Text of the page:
When she was a high school student, Kathleen Pacious (‘04) probably never imagined that one day she’d be working at a school just like Oakcrest all the way across the Atlantic. But life is funny that way. And after quite a few of life’s twists and turns, Kathleen now happily serves as Head of Development at Rosemont Secondary School in Dublin, Ireland.
Kathleen’s journey began with a passion for literature. While she had always loved reading, Oakcrest taught her how to write and communicate effectively, how to put ideas together and defend her arguments, and how to seek the truth in different ideas. She particularly enjoyed her senior AP English class, as well as the joint English/history research paper she wrote senior year. And so it came as no surprise that she decided to dive deeper into English during college and beyond. Kathleen majored in English at University of Mary Washington, where she graduated Magna Cum Laude in 2008. After returning to Oakcrest for a year to work in the marketing department and then spending a couple years in New York City, Kathleen felt the desire to continue her studies. Seeking to broaden her horizons, she moved to Ireland to begin a Master’s program in Comparative Literature at Trinity College, Dublin in 2011. While it was certainly a huge leap, Kathleen says that her Oakcrest education helped prepare her. “Transitioning to life in a different country is never easy but the flexibility combined with character with which I have pursued my career and life is something I learned at Oakcrest,” she says.
After earning her Master’s, Kathleen moved to Galway. She began a PhD program at the National University of Ireland, which had awarded her an Irish Research Council Postgraduate Scholarship. While working on her doctorate, Kathleen kept up a busy and impressive academic life. She presented papers at conferences in Vancouver, Amsterdam, London, and Boston; published peer-reviewed articles in the journals Narrative and Style; and taught English literature to undergraduate and masters students. In 2016, Kathleen successfully defended her dissertation, “The Ethics of Narrative Form in Gaskell, Dickens, and Eliot.”
It was then that Kathleen had to make a decision about where to go next. Although she’d enjoyed teaching at the university level, Kathleen knew that if she continued along that route she’d likely have to make another major move. She’d come to love Ireland, though, and wanted to put down roots in the country. Kathleen ultimately decided to ground herself in Ireland’s educational system and began a Professional Master’s of Education to qualify as an English secondary school teacher. She qualified in 2018.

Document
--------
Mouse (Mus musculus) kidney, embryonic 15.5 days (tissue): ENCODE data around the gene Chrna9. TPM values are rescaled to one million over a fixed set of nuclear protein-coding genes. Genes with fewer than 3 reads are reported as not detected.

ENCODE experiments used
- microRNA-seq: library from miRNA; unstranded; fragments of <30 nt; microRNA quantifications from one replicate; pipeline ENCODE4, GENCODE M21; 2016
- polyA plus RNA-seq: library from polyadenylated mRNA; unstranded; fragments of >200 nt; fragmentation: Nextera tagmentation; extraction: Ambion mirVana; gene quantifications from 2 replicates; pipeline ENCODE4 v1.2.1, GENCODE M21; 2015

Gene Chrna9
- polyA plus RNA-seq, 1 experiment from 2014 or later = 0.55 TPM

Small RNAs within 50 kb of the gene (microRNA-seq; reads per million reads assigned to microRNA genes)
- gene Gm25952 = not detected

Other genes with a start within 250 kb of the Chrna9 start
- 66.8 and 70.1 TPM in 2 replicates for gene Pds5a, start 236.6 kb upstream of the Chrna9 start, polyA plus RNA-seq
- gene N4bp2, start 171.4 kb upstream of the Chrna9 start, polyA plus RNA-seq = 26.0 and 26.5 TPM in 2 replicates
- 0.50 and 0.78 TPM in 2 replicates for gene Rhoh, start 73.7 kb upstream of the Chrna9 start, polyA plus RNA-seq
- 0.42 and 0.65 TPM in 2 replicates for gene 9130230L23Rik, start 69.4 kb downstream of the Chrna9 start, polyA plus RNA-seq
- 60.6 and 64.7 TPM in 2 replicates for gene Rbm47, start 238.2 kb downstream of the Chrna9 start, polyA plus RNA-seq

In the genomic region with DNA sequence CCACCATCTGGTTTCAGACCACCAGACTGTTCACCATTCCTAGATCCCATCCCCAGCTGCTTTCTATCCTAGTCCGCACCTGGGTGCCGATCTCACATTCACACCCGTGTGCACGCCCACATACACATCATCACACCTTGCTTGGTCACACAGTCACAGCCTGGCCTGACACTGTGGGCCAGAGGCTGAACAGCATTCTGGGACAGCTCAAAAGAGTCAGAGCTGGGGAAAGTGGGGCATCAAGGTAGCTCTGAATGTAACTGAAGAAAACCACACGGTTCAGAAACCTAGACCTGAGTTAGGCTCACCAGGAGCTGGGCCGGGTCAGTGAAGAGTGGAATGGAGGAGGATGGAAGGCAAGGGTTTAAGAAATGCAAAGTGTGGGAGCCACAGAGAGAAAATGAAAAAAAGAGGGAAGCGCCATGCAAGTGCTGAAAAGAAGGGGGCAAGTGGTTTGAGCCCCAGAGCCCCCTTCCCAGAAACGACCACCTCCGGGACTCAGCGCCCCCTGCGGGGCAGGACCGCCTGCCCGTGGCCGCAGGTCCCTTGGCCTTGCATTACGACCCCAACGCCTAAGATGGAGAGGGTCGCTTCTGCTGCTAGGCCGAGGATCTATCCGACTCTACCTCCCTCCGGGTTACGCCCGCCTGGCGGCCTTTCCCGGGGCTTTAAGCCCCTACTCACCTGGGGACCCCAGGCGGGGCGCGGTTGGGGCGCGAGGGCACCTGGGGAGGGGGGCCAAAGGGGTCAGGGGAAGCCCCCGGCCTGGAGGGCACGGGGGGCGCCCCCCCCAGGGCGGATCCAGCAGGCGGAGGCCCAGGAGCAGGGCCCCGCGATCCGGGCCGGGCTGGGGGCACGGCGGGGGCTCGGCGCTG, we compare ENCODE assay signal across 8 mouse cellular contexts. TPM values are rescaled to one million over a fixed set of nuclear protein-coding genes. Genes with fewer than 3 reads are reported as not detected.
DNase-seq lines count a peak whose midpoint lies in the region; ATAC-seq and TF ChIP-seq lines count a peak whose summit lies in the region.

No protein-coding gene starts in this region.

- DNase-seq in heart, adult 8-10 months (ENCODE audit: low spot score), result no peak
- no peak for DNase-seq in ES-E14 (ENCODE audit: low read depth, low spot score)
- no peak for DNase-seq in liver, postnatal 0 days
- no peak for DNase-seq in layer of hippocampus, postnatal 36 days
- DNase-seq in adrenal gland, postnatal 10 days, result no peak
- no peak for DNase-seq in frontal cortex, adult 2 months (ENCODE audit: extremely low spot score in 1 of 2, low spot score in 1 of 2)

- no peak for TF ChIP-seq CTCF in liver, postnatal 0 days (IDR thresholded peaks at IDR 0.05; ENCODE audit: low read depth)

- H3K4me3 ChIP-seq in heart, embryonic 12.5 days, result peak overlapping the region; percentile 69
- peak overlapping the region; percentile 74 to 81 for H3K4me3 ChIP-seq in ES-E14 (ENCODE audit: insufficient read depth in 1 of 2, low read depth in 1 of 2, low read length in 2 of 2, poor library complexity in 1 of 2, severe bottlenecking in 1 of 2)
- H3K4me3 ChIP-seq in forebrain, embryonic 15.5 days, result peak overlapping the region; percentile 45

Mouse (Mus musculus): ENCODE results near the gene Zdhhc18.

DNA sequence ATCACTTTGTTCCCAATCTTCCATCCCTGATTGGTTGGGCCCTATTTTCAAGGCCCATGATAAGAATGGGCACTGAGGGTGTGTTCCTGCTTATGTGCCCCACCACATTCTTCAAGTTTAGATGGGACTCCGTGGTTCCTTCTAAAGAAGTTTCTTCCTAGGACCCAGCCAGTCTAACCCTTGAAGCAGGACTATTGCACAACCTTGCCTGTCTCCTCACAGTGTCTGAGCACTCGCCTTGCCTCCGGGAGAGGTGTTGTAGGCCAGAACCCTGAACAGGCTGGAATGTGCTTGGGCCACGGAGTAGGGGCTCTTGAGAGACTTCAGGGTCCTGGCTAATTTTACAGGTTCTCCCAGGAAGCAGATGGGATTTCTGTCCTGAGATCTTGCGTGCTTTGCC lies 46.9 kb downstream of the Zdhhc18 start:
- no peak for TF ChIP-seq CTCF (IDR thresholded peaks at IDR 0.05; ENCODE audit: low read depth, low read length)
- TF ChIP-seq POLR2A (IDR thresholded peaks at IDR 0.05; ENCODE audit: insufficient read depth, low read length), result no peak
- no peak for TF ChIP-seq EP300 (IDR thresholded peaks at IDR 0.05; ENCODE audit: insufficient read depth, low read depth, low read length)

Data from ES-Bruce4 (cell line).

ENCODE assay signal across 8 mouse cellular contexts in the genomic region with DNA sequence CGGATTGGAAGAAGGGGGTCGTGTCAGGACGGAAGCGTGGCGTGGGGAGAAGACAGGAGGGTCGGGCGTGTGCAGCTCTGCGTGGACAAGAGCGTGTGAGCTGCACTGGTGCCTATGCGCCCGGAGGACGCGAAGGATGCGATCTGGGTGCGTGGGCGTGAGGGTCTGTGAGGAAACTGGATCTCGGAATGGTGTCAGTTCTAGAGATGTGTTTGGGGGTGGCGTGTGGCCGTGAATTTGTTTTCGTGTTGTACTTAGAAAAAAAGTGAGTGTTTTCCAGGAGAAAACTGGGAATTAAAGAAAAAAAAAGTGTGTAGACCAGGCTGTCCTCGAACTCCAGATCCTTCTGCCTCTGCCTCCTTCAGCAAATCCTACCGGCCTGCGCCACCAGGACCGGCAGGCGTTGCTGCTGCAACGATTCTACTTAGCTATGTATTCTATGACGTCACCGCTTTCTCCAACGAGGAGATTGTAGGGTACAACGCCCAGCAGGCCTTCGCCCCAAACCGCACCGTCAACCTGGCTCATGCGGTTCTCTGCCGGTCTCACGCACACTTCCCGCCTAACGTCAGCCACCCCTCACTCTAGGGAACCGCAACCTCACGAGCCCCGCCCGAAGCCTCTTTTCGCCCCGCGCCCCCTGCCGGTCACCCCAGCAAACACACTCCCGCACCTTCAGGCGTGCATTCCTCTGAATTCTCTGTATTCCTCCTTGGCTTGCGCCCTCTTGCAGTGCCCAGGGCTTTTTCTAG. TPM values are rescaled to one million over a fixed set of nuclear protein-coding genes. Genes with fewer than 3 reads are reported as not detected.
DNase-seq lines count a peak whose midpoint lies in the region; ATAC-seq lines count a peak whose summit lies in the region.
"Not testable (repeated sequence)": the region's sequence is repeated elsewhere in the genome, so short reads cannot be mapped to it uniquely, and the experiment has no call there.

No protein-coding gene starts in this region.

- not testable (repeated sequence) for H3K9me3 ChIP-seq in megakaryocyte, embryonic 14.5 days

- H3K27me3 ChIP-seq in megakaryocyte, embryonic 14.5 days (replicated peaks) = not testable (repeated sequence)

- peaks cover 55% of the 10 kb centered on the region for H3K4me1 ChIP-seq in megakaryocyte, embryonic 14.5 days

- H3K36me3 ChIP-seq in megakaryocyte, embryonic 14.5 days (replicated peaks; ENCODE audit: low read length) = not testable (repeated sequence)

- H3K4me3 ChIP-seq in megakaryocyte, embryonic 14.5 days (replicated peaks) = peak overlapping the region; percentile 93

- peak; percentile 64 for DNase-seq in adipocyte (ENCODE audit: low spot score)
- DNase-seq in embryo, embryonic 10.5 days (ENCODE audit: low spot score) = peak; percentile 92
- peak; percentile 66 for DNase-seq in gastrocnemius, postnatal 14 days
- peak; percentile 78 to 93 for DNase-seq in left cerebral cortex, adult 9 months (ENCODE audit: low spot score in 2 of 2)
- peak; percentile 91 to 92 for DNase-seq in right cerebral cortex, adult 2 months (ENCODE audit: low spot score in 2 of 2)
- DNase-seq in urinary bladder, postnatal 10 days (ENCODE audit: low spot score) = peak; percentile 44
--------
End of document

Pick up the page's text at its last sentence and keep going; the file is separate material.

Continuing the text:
After spending six years in Galway, Kathleen moved back to Dublin and accepted a position as Head of Development at Rosemont, Oakcrest’s Irish sister school. When asked what she loves most about working there, Kathleen mentions the mission and ethos of the school and the relationships she’s forged with students. “Every day is unique,” she says. “I get to mentor a few students and I have enjoyed getting to know the students more. I also have a beautiful view of the Irish Sea from my desk and the Dublin mountains are all around me when I get to school!”
Kathleen says there is no doubt that her time at Oakcrest impacted her in deep, lasting ways. She explains, “Oakcrest gave me confidence, resilience, core values, deep friendships, and a real security in myself. It formed my relationship with God and with others.” She mentions in particular how her liberal arts education formed her as a whole person. It gave her a level of self-knowledge and intellectual freedom that she deeply appreciates today. It trained her imagination, verbal-linguistic thinking, figurative language, and gave her a sense of how each of us fits into the history we come from and the future we are shaping. She is grateful for the freedom she experienced to support her ideas without falling into tropes or “isms,” and the ability to rethink her ideas. “Liberal arts gives the ability to think outside the box because you already know what’s in the box,” she adds.
She has plenty of advice to give current Oakies. “Don’t worry if you don’t have all ‘your ducks in a row,’” she says. “Part of life is seeing what unfolds. Life does not have to go according to Plan A. Let it surprise you. Work hard and get to know what is important to you. Challenge yourself—don’t take no for an answer. Make good friends—the kind that challenge you, encourage you, and are honest…. think about how you want to contribute to what is good.”